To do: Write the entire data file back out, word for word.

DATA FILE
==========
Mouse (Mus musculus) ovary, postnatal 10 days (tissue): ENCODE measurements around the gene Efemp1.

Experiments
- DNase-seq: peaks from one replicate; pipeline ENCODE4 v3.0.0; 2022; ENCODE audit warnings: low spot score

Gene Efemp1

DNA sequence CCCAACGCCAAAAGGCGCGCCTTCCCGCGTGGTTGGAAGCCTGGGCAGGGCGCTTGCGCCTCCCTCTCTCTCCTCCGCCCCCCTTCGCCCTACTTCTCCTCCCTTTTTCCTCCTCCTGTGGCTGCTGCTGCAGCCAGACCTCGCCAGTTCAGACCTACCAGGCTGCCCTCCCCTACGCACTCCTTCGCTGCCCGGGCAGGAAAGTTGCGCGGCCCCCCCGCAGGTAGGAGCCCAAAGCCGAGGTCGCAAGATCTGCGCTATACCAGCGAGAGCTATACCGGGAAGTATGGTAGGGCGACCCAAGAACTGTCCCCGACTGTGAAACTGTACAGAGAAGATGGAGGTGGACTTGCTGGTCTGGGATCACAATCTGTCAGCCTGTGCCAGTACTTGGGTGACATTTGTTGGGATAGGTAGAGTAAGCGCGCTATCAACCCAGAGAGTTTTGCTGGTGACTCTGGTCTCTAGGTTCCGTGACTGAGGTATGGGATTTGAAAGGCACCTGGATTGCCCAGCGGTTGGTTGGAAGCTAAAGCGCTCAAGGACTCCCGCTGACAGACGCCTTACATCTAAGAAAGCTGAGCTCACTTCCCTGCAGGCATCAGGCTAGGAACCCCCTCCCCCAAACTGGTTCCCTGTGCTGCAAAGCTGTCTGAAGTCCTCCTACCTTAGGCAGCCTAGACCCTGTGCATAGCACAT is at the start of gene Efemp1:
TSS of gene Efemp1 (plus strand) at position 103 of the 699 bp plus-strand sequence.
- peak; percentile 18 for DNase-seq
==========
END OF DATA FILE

Mouse (Mus musculus) ovary, postnatal 10 days (tissue): ENCODE measurements around the gene Efemp1.

Experiments
- DNase-seq: peaks from one replicate; pipeline ENCODE4 v3.0.0; 2022; ENCODE audit warnings: low spot score

Gene Efemp1

DNA sequence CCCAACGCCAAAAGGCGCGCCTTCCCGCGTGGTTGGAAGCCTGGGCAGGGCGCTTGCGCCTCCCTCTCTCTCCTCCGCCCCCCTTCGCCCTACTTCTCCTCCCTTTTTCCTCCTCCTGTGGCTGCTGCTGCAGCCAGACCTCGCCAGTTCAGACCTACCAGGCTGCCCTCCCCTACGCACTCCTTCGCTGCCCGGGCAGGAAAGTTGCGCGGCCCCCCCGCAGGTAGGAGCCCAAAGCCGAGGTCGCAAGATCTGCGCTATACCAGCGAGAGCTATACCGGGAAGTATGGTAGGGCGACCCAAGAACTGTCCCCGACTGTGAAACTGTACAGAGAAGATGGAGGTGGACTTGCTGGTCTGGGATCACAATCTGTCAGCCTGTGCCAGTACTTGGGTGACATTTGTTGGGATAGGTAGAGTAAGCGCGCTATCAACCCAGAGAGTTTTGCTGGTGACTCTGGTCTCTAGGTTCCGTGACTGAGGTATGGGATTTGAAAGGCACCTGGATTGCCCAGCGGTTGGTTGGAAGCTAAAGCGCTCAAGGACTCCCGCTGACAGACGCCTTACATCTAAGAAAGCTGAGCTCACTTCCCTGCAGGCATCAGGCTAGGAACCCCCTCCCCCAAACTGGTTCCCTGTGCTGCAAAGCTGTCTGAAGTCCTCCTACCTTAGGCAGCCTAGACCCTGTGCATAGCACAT is at the start of gene Efemp1:
TSS of gene Efemp1 (plus strand) at position 103 of the 699 bp plus-strand sequence.
- peak; percentile 18 for DNase-seq